States of Consciousness: Paul Wright on For Those In Peril
Following its world premiere at Cannes’ International Critics’ Week, For Those In Peril reaches these shores on a wave of praise. We speak to Scottish director Paul Wright about bringing this intense sensory experience to the screen
It’s late September and Paul Wright is in a wet and blustery London. “Aye, man, no bad,” he says in his soft Scottish brogue when I ask him how his day’s going, “I’m inside at least.” Watching Wright’s debut feature, For Those In Peril, you’d think he’d be quite at home in the dreich, given that he makes such good use of the wind-lashed coastal landscapes around where he filmed in Gordon, Aberdeenshire. It’s the kind of village the director knows well, having grown up in Lower Largo in Fife. Was it his formative years in a close-knit fishing community that drew him to centre his first full-length film on the aftermath of a tragedy onboard a fishing trawler?
“Your first one chooses you, I think,” says Wright. “This kind of story had been floating about for a long while in my head as a potential idea.”
It’s a story floating around a character’s head – specifically that of the film’s protagonist Aaron (an extraordinary George MacKay), the 18-year-old sole surviver of a boat that goes down at sea, claiming the lives of five local lads, including Aaron’s older brother Billy (played by Conor McCarron in flashback) – that drives For Those In Peril’s narrative; it’s a bedtime fable his mother (Kate Dickie) used to read to him as a child about a devil who lives at the bottom of the sea and who swallows sailors whole. Aaron, in his post-traumatic anguish, believes that if he can slay this beast, like a young boy does in the fable, then he can bring his brother back from the depths of the drink.
“We had similar mysteries of the sea growing up – maybe it’s like that in all small villages, I’m not sure – but those myths were the starting place,” Wright explains. “I was interested in what happened when someone latched on to one of these stories out of desperation – someone who was old enough to know better. That, to me, was interesting.”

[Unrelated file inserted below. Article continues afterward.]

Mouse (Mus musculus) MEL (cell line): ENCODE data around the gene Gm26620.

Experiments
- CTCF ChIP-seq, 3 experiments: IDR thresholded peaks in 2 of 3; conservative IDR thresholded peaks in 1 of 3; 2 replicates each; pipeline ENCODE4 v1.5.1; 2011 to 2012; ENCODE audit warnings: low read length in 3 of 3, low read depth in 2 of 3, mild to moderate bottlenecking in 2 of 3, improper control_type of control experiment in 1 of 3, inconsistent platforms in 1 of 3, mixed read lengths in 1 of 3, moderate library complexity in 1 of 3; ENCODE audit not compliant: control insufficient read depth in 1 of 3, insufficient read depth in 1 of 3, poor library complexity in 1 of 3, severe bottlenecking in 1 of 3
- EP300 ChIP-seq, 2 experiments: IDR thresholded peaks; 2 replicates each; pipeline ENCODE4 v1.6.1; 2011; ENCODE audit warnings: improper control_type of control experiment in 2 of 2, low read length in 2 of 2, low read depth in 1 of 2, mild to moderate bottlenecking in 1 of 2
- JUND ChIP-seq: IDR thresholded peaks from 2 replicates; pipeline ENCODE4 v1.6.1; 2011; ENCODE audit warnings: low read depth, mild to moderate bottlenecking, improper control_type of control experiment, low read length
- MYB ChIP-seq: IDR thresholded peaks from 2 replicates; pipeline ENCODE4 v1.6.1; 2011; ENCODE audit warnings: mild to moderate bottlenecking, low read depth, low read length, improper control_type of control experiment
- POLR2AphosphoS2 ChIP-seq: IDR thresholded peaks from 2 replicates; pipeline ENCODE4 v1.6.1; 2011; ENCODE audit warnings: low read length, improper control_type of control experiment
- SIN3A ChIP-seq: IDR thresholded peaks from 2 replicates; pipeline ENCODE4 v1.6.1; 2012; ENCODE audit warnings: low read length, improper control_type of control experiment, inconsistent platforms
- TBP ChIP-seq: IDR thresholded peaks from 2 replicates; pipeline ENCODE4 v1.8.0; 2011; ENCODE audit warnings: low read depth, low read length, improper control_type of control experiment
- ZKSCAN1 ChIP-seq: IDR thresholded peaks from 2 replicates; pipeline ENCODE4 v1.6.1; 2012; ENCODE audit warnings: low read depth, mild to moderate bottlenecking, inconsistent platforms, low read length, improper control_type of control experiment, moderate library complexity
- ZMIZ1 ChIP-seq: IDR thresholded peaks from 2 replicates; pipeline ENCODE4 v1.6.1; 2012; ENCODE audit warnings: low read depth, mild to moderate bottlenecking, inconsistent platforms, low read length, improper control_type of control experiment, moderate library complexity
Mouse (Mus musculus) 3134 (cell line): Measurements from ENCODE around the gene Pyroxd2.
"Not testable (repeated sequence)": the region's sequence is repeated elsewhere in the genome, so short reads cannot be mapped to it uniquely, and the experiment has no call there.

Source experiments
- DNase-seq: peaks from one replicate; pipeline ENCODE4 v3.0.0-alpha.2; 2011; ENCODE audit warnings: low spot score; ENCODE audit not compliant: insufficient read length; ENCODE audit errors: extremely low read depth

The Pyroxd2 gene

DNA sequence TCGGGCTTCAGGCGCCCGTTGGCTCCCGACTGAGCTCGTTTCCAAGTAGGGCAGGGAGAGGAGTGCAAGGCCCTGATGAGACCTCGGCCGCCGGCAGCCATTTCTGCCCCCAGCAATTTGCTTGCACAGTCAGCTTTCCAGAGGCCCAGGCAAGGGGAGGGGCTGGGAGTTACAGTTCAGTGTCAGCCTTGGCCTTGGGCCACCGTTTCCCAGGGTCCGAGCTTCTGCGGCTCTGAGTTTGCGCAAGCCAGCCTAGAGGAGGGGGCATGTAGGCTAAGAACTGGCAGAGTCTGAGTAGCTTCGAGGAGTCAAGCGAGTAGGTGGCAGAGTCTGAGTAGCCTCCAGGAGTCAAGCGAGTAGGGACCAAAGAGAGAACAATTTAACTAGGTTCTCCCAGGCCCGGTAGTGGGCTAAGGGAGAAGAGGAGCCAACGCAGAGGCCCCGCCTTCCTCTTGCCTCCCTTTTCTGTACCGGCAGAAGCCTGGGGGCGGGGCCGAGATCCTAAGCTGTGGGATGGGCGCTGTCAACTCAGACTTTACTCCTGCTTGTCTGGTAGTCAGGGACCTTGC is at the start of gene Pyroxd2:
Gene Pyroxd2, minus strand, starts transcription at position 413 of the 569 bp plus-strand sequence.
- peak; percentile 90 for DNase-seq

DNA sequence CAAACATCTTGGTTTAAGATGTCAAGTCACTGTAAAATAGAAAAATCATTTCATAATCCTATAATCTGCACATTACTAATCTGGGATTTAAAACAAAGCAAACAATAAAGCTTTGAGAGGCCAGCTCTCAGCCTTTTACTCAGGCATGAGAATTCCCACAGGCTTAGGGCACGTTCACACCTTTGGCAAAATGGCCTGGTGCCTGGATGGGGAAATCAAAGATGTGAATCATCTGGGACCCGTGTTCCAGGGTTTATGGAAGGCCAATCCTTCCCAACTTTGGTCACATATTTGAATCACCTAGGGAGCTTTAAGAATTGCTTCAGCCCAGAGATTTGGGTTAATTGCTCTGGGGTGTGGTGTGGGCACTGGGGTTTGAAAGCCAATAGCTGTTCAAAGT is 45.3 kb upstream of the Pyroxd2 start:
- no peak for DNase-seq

“It was about getting right into the character’s bloodstream. So his highs and lows are really tangible and the audience hopefully goes on this journey with him” – Paul Wright
The power of For Those In Peril comes not from the narrative itself, which is a rather modest one about grief and loss, but from the way it’s visualised. Over its 93 minutes, Wright plunges us into Aaron’s confused state. You become marinaded in his emotions and his environment; you’ll be checking your pockets for sea water as you leave the cinema.
“It was about getting right into the character’s bloodstream,” says Wright when asked about his filmmaking approach. “So the highs and lows of this character are really tangible and the audience hopefully goes on this journey with him, rather than just observing this character and his journey; I want the audience to really tune in to his states of mind, whether it’s his memories or his fears or the realtime action. It was about having a mosaic of different states of consciousness coming back to him.”
This intense storytelling is achieved by Wright’s singular style, which has been developed and honed through a trio of bracing short films, including BAFTA 2011-winner Until the River Runs Red. “I’ve always really been interested in images and sound and how you can play with them to make an emotional impact,” he says.
The signature technique Wright uses to create this impact in For Those In Peril is mixed-media collage: the main narrative, shot in velvety digital by cinematographer Benjamin Kracun, is peppered with grainy vignettes of myriad forms (lo-fi digital, video, Super 8), which evoke a range of emotions, from the nostalgic to the nightmarish. These are paired with haunting voiceovers, mostly Aaron’s as he works through his mental anguish, but also the voices of friends and anonymous village folk, who seem to be vox pops from a sinister local news station broadcasting into Aaron’s subconscious. It creates an intense imbroglio of images, sounds and visual textures. “I do see film as a really sensory experience,” Wright says. “There were probably half a dozen images in my head when I started writing, and then it was just a case of exploring them to find how to make them feel vital on screen.”
What’s so pleasing about this sensory experience is that its meanings and emotions aren’t telegraphed in. The sound and image is often disjointed and contradictory. There’s a feeling that your neighbours in the dark of the auditorium are having a completely different relationship to what’s on screen than you are.
“It’s a lot about leaving some space for the audience to put themselves into the film,” explains Wright. “A lot of my favourite films are the ones that kind of cause a discussion. I think that’s a healthy response. I like to leave some room for interpretation.”